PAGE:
We share an extract of the Calavera Garbancera:
Hay hermosas garbanceras / There are many chickpeas
De corsé y alto tacón; / With corset and high heels;
Pero han de ser calaveras / But they may be skulls
Calaveras del montón. / Ordinary skulls.
Gata que te pintas chapas, / Woman painting their cheeks,
Con ladrillo o bermellón; / With brick or vermilion;
La muerte dirá: “No escapas”, / Death will tell you: ‘You can’t escape’,
<<Eres cráneo del montón>>. / <<You are an ordinary skull>>.
We know… it doesn’t make any sense in English, but you can notice the rhyme in Spanish and the burlesque essence of “calaveritas”.
11 iconic festivals in Mexico
The Day of the Dead in Mexico is carried out with some variations depending on the region where is celebrated. Each city or town incorporates its particular touch to the feats, resulting in a variety of festivals that become a worth living experience. Although in 2020 most of them will not be available to witness in person, some will be live streaming their activities. And about the other ones… well, we’ll have to wait until next year.
Día de Muertos Parade in CDMX
This parade is one of the most impressive since it exhibits giant skulls, either walking or riding on floats, as well as catrinas that stroll on Paseo de la Reforma, one of the most important avenues in Mexico City.
In this edition, you will not miss it, as the production company in charge of this parade, Vuela Corp, has announced the launch of the App “Xóchitl y El Mundo de los Muertos”, which will have augmented reality to fully enjoy this party virtually.
Festival of Life and Death in Cancún
The Xcaret Park, located in Cancun and very close to the Riviera Maya, holds this emblematic celebration year after year and seeks to promote the vast culture of Mexico.
Don’t miss their live broadcasts on YouTube! You will find more information here.
Festival de Calaveras en Aguascalientes
Since 1994 this festival has been a favorite of many families, with more than 200 activities and an extraordinary parade. It pays homage to José Guadalupe Posadas, the creator of “La Catrina” since he was originally from this city. It takes place in the facilities of the San Marcos Fair, famous for being the most important fair in the country. Learn more details on their Facebook fan page.
Festival of Light and Life in Puebla
Held in Chignahuapan, a magical town in Puebla state, with a stunning torchlight tour. This is done at dusk in order to receive the souls and guide them towards the offerings in the homes in the region. It is also celebrated with dance and music shows, traditional food, and fireworks that will accompany you to the downtown. If you’re interested in learning more, you can see some videos and pictures here.
Grand Festival of Pixanes in Zací cenote, Yucatán
Valladolid is a magical town located in Yucatán, and it is in the Zací cenote where this festival takes place. A Mayan ceremony is held, as well as the celebration of the ‘pixanes’ (spirits of the deceased), and interesting legends are narrated. The place by itself is mystical and adding traditional celebrations such as the altars or catrinas contests make it even more special.
By the way, it is said that at night you can see the ‘aluxes’ (small goblins of the Mayan culture), as well as the spirit of a Mayan warrior.
Festival of Coffee, Chocolate and Pan de Muerto in Coyoacán, CDMX
This festival is for those with a sweet tooth who love an exquisite artisanal pan de muerto with a cup of hot chocolate. Approximately over 80 exhibitors meet with delicacies such as sugar and amaranth skulls, desserts, tamales, as well as those that sell clothing and crafts.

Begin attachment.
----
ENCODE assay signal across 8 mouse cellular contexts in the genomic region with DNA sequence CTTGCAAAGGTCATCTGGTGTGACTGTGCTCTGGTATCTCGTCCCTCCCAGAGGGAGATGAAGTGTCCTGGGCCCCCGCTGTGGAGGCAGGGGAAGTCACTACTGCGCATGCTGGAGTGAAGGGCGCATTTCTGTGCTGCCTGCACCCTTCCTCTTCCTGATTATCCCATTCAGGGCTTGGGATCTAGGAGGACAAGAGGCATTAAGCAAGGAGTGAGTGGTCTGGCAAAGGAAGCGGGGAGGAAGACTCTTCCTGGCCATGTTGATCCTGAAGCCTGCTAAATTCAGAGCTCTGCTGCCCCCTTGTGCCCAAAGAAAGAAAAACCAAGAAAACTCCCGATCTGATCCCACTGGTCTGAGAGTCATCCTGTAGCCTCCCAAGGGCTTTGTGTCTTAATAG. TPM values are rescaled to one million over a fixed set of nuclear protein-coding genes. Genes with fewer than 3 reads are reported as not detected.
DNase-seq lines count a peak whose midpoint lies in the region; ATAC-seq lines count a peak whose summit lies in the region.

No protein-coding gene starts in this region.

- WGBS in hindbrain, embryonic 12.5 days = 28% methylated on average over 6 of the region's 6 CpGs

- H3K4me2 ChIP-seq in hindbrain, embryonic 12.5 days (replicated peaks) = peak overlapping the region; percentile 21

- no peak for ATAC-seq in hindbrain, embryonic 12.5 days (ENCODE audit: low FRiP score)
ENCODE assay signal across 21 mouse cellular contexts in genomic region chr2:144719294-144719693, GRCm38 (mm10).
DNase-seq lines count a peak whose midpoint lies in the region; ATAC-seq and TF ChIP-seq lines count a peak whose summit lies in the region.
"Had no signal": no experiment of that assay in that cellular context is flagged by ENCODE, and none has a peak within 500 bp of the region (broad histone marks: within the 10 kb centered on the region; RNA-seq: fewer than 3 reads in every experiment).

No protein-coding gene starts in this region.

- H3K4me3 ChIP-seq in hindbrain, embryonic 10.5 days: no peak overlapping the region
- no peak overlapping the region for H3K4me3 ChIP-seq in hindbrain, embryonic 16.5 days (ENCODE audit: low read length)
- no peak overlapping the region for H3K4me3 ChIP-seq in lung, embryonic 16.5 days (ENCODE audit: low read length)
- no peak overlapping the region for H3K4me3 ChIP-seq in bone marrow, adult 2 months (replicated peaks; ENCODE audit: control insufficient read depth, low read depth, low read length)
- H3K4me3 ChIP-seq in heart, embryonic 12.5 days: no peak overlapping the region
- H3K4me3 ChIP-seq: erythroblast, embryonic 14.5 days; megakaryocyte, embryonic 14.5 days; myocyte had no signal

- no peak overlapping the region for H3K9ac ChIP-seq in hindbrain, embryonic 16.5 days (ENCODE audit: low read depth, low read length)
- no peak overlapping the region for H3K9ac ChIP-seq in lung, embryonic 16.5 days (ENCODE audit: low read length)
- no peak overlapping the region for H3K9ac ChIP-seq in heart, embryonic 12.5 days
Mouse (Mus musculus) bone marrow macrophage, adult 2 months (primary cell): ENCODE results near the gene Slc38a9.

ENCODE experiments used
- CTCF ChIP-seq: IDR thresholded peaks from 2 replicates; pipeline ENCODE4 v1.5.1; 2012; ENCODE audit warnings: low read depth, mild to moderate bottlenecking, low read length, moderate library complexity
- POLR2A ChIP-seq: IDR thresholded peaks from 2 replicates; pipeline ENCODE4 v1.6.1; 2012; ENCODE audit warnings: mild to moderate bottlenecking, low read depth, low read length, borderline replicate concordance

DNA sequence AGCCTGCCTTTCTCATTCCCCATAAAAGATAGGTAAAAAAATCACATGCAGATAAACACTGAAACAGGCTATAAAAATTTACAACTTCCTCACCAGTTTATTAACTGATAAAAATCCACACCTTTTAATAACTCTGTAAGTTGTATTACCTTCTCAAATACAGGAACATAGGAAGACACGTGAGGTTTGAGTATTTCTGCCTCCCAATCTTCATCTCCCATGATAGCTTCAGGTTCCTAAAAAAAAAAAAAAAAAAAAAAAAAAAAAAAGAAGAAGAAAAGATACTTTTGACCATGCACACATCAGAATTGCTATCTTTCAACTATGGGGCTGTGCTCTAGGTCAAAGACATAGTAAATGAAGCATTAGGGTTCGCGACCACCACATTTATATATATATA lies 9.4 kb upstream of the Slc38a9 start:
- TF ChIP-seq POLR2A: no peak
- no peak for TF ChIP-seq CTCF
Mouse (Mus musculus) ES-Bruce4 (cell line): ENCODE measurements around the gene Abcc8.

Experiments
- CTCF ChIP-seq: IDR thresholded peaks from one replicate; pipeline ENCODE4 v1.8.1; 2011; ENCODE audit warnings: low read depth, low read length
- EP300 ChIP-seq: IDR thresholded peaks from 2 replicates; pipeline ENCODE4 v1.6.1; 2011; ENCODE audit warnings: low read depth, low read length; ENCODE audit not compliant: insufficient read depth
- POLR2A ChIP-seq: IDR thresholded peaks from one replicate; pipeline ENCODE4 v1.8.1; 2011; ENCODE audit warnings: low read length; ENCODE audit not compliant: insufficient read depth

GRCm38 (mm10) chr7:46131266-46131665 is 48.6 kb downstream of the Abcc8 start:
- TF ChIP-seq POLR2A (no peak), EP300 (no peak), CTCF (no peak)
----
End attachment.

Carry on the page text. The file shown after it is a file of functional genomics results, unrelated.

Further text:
La Calaca Festival in San Miguel de Allende, Guanajuato
San Miguel de Allende is an iconic city in the state of Guanajuato, and hosts one of the most artistic Day of the Dead festivals in the entire country. In it, you can enjoy creative workshops, live art exhibitions, digital art, visits to cemeteries or altars, cinema, and music, all well paired with the culinary delights of the region and mixology.
Xibalba Festival in Estado de México
An electronic music show that lasts approximately 20 hours. The DJs create a different touch to their rhythms with the theme of the Day of the Dead. There is also gastronomy, many costumes, and altars. This year you can follow their broadcasts live through their Facebook page.
La Noche de Muertos (The Night of the Dead) in Pátzcuaro, Michoacán
This is not a festival, but it is a very special celebration since the Purépecha communities, which are the closest to Lake Pátzcuaro in Michoacán, have kept this tradition almost intact since ancient times, so living the Day of the Dead in this place is as if you lived it many years ago. Also, Pátzcuaro is a magical town, and this is a guarantee that everything will be spectacular during your visit.
Xantolo in La Huasteca Potosina
‘Xantolo’ word comes from the combination of the Castilian term ‘xanto’ (saint) and the Nahuatl ‘olo’, which means abundance, therefore, it means “all saints”. More than 15 municipalities belonging to the Huasteca region of San Luis Potosí celebrate the Day of the Dead with dances, music, altars, walks through the pantheons, gastronomy, and drinks. It is also very common to see catrina parades and live performances. Learn more about the Xantolo here.
Las Almas Festival in Valle de Bravo, CDMX
Valle de Bravo is a magical town located to the west of Mexico City and for 16 years this festival has been celebrated. You can enjoy exquisite culinary delights, national and international live musical presentations (including the Mexiquense Philharmonic Orchestra), dancing, and much more. You can take a look at their Facebook page right here.
As you can see, the journey to the land of the dead is full of life. Thanks to the famous Disney movie, Coco, this Mexican celebration has been understood internationally, and if you haven’t seen it, we truly recommend it! No matter where you are in the world, tell us how you honor your loved ones, or what do you love about the Day of the Dead in Mexico!